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You can now discover thousands of British Museum objects in partnership with @googleartproject at We’ve asked staff members to highlight their favourites and explain what makes them special. Chris Spring, Curator of Africa Collections, describes why he finds the ‘Throne of weapons’ so powerful. ‘This war memorial celebrates the ordinary people of Mozambique, many of them unarmed, who stood up to a culture of violence. It represents both a human tragedy and a human triumph. The Throne's essential humanity is suggested right away by its anthropomorphic qualities - it has arms, legs, a back and most importantly a face - actually two faces. My first reaction was that these faces are crying in pain, though they could also be seen as smiling faces finally freed from conflict. These anthropomorphic qualities also link it immediately to the arts of Africa, in which non-figurative objects such as chairs, stools, weapons, pots etc are seen as - and described as - human beings. The Throne has toured the world, taking its message of peace to schools, churches, shopping centres and even prisons – and of course, to museums and galleries.’ #MuseumOfTheWorld We’re celebrating our partnership with @googleartproject, and have asked curators to tell us about their favourite objects. Hugo Chapman, Keeper of Prints and Drawings, explains why he chose this chalk drawing by Michelangelo. ‘One of the things I love about drawings is the way they sometimes allow a glimpse into the private, behind the scenes world of an artist, one unseen in finished works in paint or stone. An example of that is a red chalk drawing by Michelangelo of grotesque heads in red chalk that reveal that the Florentine Renaissance artist had a lively, if caustic, sense of humour. The three heads were probably drawn to amuse but at the same instruct his pupils, as the three studies show how slight changes can radically alter the reading of an image with the character and mood of each figure (paranoid anxiety; vacuous joy; and depressive gloom) signalled by the position and erectness of their donkey-like ears.  I wish my ears were as expressive.’ Discover many more incredible works of art in the Google Cultural Institute at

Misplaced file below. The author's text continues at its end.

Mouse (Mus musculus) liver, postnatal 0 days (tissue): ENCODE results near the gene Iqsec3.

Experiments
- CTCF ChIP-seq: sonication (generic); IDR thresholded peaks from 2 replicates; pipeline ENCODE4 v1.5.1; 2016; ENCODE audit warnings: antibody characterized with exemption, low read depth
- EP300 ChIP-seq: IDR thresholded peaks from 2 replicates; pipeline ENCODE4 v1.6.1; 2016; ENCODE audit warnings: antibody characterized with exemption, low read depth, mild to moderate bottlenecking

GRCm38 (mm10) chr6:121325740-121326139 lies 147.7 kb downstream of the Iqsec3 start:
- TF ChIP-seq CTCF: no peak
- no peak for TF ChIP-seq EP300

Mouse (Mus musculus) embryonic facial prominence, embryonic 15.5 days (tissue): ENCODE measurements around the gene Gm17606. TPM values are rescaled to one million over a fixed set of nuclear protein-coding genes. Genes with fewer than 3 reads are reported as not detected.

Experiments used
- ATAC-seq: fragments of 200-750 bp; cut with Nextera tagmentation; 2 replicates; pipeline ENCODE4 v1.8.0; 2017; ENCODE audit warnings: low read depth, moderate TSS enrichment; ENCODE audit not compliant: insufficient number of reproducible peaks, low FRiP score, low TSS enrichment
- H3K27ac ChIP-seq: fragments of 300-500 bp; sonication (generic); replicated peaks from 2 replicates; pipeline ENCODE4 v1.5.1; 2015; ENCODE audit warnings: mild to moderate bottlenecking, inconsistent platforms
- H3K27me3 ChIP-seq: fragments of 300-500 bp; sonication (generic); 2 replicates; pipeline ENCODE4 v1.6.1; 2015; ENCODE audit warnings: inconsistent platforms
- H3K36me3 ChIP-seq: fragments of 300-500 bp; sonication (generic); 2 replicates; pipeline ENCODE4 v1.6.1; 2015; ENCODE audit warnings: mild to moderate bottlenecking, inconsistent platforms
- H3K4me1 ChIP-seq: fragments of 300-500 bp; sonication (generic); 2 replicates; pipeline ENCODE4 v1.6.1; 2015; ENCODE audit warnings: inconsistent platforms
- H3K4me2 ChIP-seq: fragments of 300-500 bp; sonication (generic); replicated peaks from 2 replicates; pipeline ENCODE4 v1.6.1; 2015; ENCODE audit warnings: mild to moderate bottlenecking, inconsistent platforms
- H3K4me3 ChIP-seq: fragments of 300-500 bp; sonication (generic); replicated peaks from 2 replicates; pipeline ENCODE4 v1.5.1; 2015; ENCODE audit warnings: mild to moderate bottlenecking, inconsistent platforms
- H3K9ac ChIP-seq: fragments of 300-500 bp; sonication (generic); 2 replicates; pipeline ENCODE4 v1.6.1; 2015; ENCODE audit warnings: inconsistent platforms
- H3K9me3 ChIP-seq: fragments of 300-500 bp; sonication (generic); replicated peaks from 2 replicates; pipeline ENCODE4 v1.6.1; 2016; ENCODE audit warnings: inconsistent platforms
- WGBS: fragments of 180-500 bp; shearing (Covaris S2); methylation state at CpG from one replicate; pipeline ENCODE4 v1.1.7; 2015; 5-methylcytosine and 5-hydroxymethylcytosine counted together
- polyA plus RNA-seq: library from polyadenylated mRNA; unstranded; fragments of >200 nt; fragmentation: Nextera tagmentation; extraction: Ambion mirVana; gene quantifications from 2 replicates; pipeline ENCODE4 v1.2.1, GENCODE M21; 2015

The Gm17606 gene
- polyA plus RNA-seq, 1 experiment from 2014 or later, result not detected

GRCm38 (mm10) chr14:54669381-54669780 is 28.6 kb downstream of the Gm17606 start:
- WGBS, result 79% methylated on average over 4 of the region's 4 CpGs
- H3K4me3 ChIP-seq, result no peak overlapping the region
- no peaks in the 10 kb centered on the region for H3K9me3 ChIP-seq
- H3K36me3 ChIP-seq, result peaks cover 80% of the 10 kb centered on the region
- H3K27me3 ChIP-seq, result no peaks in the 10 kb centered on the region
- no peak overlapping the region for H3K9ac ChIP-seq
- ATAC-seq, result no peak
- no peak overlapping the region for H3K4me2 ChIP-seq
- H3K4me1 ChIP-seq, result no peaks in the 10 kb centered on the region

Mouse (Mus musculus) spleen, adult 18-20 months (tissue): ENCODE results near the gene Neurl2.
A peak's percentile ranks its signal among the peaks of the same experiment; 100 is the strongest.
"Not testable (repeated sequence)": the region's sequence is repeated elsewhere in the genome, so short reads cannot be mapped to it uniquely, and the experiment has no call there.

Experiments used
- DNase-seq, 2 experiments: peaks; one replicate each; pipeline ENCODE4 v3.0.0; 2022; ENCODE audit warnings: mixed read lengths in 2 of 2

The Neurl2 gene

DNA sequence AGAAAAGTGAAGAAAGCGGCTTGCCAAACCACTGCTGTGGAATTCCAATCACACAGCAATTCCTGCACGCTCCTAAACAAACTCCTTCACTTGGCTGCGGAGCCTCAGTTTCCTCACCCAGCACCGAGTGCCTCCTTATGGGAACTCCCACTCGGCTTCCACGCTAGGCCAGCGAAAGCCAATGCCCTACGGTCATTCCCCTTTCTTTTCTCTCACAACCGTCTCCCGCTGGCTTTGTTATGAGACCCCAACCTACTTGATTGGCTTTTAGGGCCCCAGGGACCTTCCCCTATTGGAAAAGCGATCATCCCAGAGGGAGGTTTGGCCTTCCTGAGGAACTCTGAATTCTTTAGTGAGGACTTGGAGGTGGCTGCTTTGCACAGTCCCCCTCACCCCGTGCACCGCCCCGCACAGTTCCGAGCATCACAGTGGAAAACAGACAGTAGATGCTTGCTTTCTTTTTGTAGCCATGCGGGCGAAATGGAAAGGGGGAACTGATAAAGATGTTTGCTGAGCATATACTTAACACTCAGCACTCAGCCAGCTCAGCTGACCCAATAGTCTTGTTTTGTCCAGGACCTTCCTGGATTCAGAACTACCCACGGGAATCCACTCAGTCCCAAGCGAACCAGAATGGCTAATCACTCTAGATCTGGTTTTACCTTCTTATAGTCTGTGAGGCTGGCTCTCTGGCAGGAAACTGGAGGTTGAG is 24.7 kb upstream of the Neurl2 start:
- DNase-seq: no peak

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#MuseumOfTheWorld In Victorian England many people were fascinated by their past, and the ancient tribal leader Caratacus (also spelt Caractacus) was adopted as a symbol of national pride and independence. Like Boudica, Caratacus resisted the Roman invasion of Britain. Although he was eventually defeated, he earned a reputation as a noble and worthy foe. The Victorian sculptor J H Foley portrays him here standing triumphant, the embodiment of courageous English spirit. See this incredible #Movember moustache in our #Celts exhibition, until 31 January 2016.
J H Foley (1818–1874), Caractacus. Marble, 1856–1859. On loan from Guildhall Art Gallery/Mansion House, City of London. Some more #Movember inspiration! Here’s the Museum’s security team from 1902 photographed on the front steps. They include officers from the Metropolitan Police, and the London Fire Brigade (identified by their flat caps). We’re celebrating #Movember with Museum moustaches great and small. Here’s a #Movember fact: Peter the Great of Russia introduced a beard tax in 1698 and this token was given as proof of payment!